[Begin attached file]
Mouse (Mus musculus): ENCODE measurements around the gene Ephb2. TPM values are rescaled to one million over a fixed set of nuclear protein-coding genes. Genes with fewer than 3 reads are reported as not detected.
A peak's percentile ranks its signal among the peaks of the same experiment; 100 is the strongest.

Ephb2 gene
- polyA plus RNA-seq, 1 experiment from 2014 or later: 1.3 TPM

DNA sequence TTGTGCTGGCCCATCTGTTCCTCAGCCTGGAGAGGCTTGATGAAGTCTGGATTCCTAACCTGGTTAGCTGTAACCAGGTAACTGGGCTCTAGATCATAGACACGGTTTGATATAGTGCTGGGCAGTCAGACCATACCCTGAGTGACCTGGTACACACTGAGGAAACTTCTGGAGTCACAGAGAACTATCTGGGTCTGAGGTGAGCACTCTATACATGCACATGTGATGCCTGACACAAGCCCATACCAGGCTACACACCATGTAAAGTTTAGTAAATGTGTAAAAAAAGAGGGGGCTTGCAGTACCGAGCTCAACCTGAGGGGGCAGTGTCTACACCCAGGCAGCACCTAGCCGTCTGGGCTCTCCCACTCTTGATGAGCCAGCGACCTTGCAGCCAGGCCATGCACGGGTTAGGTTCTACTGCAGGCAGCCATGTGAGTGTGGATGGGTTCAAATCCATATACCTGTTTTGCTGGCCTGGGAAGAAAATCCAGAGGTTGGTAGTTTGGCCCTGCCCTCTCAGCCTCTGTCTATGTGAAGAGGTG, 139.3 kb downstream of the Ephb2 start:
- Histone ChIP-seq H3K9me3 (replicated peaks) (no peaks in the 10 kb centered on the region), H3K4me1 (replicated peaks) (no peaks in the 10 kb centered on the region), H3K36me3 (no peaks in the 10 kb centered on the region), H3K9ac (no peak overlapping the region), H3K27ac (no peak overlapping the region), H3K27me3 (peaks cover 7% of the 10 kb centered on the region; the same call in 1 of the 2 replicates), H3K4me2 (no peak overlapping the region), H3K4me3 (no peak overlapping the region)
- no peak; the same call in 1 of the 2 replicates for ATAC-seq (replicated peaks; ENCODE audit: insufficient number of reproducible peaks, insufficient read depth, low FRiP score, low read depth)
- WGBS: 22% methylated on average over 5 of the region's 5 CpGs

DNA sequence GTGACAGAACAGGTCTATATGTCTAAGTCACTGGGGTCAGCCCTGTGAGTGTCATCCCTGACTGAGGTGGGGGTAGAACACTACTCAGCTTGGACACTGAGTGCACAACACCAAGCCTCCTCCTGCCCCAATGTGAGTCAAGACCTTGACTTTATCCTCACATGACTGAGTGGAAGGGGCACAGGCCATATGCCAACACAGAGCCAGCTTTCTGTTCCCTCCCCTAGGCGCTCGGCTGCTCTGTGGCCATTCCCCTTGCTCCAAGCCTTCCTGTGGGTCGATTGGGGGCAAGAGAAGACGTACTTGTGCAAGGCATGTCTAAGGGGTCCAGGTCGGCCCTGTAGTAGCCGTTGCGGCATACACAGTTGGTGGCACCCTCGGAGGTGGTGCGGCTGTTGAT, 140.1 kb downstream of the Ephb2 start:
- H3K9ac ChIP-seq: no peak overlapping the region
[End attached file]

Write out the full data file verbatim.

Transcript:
Mouse (Mus musculus): ENCODE measurements around the gene Ephb2. TPM values are rescaled to one million over a fixed set of nuclear protein-coding genes. Genes with fewer than 3 reads are reported as not detected.
A peak's percentile ranks its signal among the peaks of the same experiment; 100 is the strongest.

Ephb2 gene
- polyA plus RNA-seq, 1 experiment from 2014 or later: 1.3 TPM

DNA sequence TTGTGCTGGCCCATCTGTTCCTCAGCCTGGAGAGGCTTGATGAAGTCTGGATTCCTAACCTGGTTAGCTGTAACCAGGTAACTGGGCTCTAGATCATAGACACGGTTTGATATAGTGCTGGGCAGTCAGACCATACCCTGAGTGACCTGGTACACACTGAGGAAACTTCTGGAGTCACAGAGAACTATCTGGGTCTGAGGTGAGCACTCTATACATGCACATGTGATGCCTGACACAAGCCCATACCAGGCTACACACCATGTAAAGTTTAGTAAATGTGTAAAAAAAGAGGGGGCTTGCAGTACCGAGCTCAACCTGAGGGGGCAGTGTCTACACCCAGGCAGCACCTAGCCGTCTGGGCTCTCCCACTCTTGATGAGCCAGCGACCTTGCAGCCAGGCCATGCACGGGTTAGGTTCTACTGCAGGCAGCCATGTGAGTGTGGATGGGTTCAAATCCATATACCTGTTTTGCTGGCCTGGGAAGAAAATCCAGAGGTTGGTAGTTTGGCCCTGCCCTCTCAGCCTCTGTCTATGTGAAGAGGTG, 139.3 kb downstream of the Ephb2 start:
- Histone ChIP-seq H3K9me3 (replicated peaks) (no peaks in the 10 kb centered on the region), H3K4me1 (replicated peaks) (no peaks in the 10 kb centered on the region), H3K36me3 (no peaks in the 10 kb centered on the region), H3K9ac (no peak overlapping the region), H3K27ac (no peak overlapping the region), H3K27me3 (peaks cover 7% of the 10 kb centered on the region; the same call in 1 of the 2 replicates), H3K4me2 (no peak overlapping the region), H3K4me3 (no peak overlapping the region)
- no peak; the same call in 1 of the 2 replicates for ATAC-seq (replicated peaks; ENCODE audit: insufficient number of reproducible peaks, insufficient read depth, low FRiP score, low read depth)
- WGBS: 22% methylated on average over 5 of the region's 5 CpGs

DNA sequence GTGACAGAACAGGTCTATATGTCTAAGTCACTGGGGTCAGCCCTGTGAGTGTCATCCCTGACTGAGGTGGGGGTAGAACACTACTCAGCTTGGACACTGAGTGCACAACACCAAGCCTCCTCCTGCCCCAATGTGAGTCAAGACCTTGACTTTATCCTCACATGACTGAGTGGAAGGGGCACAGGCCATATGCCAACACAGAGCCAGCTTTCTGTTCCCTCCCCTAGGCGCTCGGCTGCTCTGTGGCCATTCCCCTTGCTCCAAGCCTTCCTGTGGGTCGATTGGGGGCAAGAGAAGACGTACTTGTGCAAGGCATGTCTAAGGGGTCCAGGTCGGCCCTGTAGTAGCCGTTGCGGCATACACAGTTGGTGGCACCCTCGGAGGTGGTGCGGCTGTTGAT, 140.1 kb downstream of the Ephb2 start:
- H3K9ac ChIP-seq: no peak overlapping the region